The increase in the rate of data collection in X-ray crystallography during the last two decades is closely linked to the developments in X-ray detection technologies [1,4]. Several high frame-rate single-photon counting detectors have been developed during this period. An example of this type of area detector is the Eiger series from the Dectris Company [1,32,33]. The Eiger X 1M detector, which is employed in the present work, belongs to the group of single-photon counting hybrid pixel array detectors (HPAD). The single module of Eiger consists of approximately 500 K pixels with 75 ìm × 75 ìm individual pixel size. The smaller pixel size compared to the previous generation detectors makes it attractive for various scattering and diffraction experiments, and it is increasingly used at synchrotrons. However, the employment of an Eiger detector at its outstanding frame rate, i.e., kHz and higher, for diffraction experiments has not yet been demonstrated, especially from the point of view of its use with parameters relevant for laser-driven sources at kHz repetition rates. This has created a void between the real capabilities of the detector and a large potential user community. The underlying problem arises from the time needed by the single pixel to process one photon, which is on the order of nanoseconds, and the X-ray fs pulse duration. This type of problem was solved for XFELs by the use of adaptive gain detectors such as AGIPD or Jungfrau. Both of them are expected to become commercially available. The limited count rate, or the count rate saturation limit, of the HPAD detectors has consequences for their use with low-intensity fs X-ray sources. Useful signals, e.g., in a diffraction experiment in one detector frame, would have one of the two possible outcomes—either no photon or one photon/pixel is registered. In spite of the fact that stronger diffraction signals would be produced by the sample in one particular pixel of the detector, only a maximum of one event would be registered. Therefore, we designed an experiment that at least in part answers the question of the feasibility of such measurements under conditions of minimal exposure and signal detection at the limit of one event per pixel per frame. In this paper, we present X-ray crystallography data collection at a low flux and at high frame rates relevant to both serial crystallography at synchrotrons and femtosecond laser-driven X-ray sources. We used X-rays from the attenuated undulator source at Synchrotron SOLEIL in eight bunch mode corresponding to a bunch separation of 148 ns and a bunch length of 89 ps at a total ring current of 100 mA and yielding an overall flux as low as 108 photons per second. The frame rates used for the Dectris Eiger X 1M detector were as high as 3 kHz. Under these conditions, we show the feasibility of doing kilohertz macromolecular crystallography at low flux, comparable to the ones generated with the lab-based ultrafast X-ray sources. This raises the possibility of performing macromolecular crystallography with such sources and eventually developing such experimental-systems as a complementary tool to study the ultrafast structural dynamics in macromolecules.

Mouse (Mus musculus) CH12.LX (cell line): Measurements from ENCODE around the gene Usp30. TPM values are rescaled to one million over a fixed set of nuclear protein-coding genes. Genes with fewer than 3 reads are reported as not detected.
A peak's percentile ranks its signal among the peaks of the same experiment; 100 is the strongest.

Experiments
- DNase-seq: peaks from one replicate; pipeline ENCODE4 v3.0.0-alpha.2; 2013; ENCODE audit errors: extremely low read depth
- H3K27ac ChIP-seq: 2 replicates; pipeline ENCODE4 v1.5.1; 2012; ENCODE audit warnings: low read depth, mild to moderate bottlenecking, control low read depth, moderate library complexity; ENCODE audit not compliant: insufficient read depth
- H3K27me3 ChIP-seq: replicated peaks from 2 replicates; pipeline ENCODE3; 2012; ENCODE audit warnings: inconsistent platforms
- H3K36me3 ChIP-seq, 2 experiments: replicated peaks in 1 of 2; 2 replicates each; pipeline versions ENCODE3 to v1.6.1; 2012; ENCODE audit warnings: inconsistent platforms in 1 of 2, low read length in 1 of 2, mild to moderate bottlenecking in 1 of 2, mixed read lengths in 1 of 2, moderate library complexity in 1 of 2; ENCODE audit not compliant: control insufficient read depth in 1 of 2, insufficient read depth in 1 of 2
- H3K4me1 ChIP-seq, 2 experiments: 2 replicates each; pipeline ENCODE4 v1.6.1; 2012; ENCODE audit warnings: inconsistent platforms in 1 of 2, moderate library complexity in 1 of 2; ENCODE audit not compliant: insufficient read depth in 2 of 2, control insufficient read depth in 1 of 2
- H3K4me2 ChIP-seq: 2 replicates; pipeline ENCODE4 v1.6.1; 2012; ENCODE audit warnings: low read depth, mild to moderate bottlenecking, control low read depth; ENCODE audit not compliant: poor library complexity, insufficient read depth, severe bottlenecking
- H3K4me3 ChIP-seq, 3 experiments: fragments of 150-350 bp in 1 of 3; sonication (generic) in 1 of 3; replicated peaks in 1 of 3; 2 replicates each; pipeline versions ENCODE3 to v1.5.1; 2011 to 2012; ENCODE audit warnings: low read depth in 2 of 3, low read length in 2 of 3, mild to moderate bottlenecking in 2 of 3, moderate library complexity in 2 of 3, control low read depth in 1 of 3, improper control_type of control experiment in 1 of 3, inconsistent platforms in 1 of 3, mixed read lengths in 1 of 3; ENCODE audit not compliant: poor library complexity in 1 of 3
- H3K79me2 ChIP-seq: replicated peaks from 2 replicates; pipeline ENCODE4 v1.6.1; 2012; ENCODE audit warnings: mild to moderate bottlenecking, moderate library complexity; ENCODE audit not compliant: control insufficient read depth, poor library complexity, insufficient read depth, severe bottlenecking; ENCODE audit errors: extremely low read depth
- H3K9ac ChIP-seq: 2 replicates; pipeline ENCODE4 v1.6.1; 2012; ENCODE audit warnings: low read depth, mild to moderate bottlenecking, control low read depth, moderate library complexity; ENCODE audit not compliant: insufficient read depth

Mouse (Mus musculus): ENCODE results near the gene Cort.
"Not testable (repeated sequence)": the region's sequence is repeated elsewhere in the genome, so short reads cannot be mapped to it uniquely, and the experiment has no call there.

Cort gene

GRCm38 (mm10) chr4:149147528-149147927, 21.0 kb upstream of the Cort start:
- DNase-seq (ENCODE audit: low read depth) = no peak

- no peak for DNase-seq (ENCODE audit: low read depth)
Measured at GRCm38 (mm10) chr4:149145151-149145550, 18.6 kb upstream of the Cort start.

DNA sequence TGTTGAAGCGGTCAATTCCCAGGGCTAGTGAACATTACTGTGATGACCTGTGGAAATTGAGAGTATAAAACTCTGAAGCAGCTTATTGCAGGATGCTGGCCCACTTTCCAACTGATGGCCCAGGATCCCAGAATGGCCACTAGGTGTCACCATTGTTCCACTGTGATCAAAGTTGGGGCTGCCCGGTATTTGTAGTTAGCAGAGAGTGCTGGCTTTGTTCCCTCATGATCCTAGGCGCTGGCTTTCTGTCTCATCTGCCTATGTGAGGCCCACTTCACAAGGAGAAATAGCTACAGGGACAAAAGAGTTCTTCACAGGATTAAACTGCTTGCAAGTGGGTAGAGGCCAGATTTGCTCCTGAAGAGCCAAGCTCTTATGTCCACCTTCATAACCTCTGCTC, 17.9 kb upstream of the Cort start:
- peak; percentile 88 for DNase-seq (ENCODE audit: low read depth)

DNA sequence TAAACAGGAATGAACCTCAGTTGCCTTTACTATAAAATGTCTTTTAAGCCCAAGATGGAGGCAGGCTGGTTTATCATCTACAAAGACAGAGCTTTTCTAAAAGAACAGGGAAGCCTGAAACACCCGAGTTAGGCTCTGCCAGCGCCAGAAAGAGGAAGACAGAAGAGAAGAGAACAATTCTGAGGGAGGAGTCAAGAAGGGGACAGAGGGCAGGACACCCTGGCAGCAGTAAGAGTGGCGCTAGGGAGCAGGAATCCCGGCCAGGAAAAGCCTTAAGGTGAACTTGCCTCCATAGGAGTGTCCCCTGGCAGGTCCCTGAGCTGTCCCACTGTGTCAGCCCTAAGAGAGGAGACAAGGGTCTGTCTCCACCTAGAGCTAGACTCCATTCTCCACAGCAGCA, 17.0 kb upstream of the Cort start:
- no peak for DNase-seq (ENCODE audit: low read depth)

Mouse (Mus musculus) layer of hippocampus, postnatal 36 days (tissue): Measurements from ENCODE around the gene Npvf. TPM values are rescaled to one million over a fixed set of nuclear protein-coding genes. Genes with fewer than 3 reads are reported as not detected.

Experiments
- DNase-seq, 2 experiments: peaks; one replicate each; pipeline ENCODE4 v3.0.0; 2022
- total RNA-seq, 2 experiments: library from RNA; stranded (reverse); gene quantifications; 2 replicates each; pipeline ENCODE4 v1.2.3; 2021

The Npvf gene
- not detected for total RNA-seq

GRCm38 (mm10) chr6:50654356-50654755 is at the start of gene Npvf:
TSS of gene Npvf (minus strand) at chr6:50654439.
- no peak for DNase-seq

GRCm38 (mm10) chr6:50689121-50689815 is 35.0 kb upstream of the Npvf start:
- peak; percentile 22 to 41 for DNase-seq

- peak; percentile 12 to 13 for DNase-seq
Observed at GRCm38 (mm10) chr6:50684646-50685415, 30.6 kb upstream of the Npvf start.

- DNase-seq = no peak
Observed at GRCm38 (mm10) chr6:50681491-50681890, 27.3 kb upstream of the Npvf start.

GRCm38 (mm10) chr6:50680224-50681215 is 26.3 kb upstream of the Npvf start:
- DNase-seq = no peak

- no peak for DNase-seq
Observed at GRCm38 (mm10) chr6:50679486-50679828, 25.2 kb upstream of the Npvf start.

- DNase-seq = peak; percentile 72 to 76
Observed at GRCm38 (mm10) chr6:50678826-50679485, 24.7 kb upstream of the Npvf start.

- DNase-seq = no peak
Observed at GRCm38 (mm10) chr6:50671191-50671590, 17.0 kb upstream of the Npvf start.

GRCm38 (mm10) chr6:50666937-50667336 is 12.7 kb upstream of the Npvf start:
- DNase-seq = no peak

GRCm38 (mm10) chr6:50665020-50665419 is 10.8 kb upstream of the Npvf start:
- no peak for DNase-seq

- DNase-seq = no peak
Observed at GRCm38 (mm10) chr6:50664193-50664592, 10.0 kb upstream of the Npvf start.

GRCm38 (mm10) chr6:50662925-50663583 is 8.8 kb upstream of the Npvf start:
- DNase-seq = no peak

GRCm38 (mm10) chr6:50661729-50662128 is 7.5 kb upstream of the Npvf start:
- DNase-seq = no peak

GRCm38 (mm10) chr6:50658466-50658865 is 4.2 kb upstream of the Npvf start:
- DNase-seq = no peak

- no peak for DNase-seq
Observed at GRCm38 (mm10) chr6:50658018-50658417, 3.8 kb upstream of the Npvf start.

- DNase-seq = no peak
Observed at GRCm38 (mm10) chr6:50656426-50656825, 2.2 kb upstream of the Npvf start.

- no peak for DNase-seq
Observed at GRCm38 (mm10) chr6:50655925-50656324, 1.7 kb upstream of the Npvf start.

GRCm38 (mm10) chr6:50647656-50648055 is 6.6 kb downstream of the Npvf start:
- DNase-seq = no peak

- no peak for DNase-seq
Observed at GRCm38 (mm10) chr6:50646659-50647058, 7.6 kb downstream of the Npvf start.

2. Materials and Methods

2.1. Experimental Setup

The experiments were performed at the PROXIMA 2A beamline at synchrotron SOLEIL [34]. The experimental configuration is depicted in Figure 1. X-rays of 10.836 keV from the in-vacuum undulator source were focused on using a Kirkpatrick–Baez (KB) mirror pair. X-ray energy was chosen to correspond to the Bi Lα spectral line. A laser-driven plasma source with a liquid Bi-metal target is under development at ELI beamlines (Dolni Brezany, Czech Republic). A cryogenically cooled single-cut silicon monochromator delivered X-rays with monochromaticity of ~2 × 10−4. Water-cooled primary slits located upstream of the monochromator were used in regulating the photon flux during the experiments. The beam size at the sample position was 10 μm × 5 μm. A high precision micro-diffractometer MD2 (Arinax, France) was placed downstream from the KB mirrors.
The protein crystal (Figure 2) was mounted on the goniometer head in the micro-diffractometer with the assistance of a robotic arm (Irelec, Saint-Martin-d’Hères, France). The crystal was continuously cooled to 100 K using nitrogen gas through a cryostream blower (Oxford Cryo Systems, Oxford, UK). A beam-stop was placed immediately before the detector to block the primary X-ray beam. The diffracted signal was recorded by an Eiger X 1M (Dectris, Baden-Daettwil, Switzerland), which has an active size area of 77.2 × 77.9 mm2. The detector was mounted at distances 50 mm or 60 mm downstream from the sample crystal in order to optimize the resolution and to minimize the background scattering (noise). The highest resolution provided by the employed geometry was 1.59 Å at the detector edges and 1.124 Å at the corners.

2.2. Protein Samples and Data Collection Procedures